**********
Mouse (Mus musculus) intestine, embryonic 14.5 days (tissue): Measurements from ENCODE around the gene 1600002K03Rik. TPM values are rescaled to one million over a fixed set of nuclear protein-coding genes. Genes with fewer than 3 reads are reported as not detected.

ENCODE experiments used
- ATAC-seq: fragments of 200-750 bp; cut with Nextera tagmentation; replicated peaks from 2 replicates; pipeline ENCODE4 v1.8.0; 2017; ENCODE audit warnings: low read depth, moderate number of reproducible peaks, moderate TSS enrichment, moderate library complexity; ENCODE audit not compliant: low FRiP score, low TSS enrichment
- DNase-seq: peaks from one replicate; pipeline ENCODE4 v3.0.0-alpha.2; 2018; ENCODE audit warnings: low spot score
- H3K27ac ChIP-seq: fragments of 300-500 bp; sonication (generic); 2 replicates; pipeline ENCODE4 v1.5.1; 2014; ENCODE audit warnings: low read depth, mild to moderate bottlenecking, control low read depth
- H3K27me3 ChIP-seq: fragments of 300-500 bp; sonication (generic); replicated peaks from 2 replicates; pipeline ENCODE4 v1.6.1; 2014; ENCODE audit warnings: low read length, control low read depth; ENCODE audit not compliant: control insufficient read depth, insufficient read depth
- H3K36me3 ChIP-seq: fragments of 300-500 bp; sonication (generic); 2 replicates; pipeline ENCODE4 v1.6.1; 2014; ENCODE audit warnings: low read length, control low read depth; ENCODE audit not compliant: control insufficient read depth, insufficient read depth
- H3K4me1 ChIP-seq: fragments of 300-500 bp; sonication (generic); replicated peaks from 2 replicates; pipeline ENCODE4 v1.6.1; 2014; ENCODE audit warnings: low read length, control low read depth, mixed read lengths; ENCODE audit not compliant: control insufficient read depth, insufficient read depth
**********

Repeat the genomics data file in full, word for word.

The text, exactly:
Mouse (Mus musculus) intestine, embryonic 14.5 days (tissue): Measurements from ENCODE around the gene 1600002K03Rik. TPM values are rescaled to one million over a fixed set of nuclear protein-coding genes. Genes with fewer than 3 reads are reported as not detected.

ENCODE experiments used
- ATAC-seq: fragments of 200-750 bp; cut with Nextera tagmentation; replicated peaks from 2 replicates; pipeline ENCODE4 v1.8.0; 2017; ENCODE audit warnings: low read depth, moderate number of reproducible peaks, moderate TSS enrichment, moderate library complexity; ENCODE audit not compliant: low FRiP score, low TSS enrichment
- DNase-seq: peaks from one replicate; pipeline ENCODE4 v3.0.0-alpha.2; 2018; ENCODE audit warnings: low spot score
- H3K27ac ChIP-seq: fragments of 300-500 bp; sonication (generic); 2 replicates; pipeline ENCODE4 v1.5.1; 2014; ENCODE audit warnings: low read depth, mild to moderate bottlenecking, control low read depth
- H3K27me3 ChIP-seq: fragments of 300-500 bp; sonication (generic); replicated peaks from 2 replicates; pipeline ENCODE4 v1.6.1; 2014; ENCODE audit warnings: low read length, control low read depth; ENCODE audit not compliant: control insufficient read depth, insufficient read depth
- H3K36me3 ChIP-seq: fragments of 300-500 bp; sonication (generic); 2 replicates; pipeline ENCODE4 v1.6.1; 2014; ENCODE audit warnings: low read length, control low read depth; ENCODE audit not compliant: control insufficient read depth, insufficient read depth
- H3K4me1 ChIP-seq: fragments of 300-500 bp; sonication (generic); replicated peaks from 2 replicates; pipeline ENCODE4 v1.6.1; 2014; ENCODE audit warnings: low read length, control low read depth, mixed read lengths; ENCODE audit not compliant: control insufficient read depth, insufficient read depth